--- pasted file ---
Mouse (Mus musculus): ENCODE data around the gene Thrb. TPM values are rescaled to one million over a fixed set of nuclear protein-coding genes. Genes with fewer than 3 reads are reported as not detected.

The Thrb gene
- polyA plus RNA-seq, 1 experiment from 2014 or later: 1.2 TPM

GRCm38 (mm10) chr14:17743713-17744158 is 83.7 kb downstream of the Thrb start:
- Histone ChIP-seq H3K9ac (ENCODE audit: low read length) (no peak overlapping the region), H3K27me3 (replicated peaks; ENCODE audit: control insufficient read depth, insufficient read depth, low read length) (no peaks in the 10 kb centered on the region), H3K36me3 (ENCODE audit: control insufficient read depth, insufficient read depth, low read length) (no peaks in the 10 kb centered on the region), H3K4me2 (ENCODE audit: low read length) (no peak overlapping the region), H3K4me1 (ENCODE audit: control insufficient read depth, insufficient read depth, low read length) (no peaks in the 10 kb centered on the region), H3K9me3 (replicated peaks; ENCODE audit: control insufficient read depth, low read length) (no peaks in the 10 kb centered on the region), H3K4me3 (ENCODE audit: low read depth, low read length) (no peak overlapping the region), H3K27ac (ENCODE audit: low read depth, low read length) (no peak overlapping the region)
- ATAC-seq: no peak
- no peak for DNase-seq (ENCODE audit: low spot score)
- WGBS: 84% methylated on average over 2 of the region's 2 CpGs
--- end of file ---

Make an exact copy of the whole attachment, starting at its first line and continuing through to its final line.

Mouse (Mus musculus): ENCODE data around the gene Thrb. TPM values are rescaled to one million over a fixed set of nuclear protein-coding genes. Genes with fewer than 3 reads are reported as not detected.

The Thrb gene
- polyA plus RNA-seq, 1 experiment from 2014 or later: 1.2 TPM

GRCm38 (mm10) chr14:17743713-17744158 is 83.7 kb downstream of the Thrb start:
- Histone ChIP-seq H3K9ac (ENCODE audit: low read length) (no peak overlapping the region), H3K27me3 (replicated peaks; ENCODE audit: control insufficient read depth, insufficient read depth, low read length) (no peaks in the 10 kb centered on the region), H3K36me3 (ENCODE audit: control insufficient read depth, insufficient read depth, low read length) (no peaks in the 10 kb centered on the region), H3K4me2 (ENCODE audit: low read length) (no peak overlapping the region), H3K4me1 (ENCODE audit: control insufficient read depth, insufficient read depth, low read length) (no peaks in the 10 kb centered on the region), H3K9me3 (replicated peaks; ENCODE audit: control insufficient read depth, low read length) (no peaks in the 10 kb centered on the region), H3K4me3 (ENCODE audit: low read depth, low read length) (no peak overlapping the region), H3K27ac (ENCODE audit: low read depth, low read length) (no peak overlapping the region)
- ATAC-seq: no peak
- no peak for DNase-seq (ENCODE audit: low spot score)
- WGBS: 84% methylated on average over 2 of the region's 2 CpGs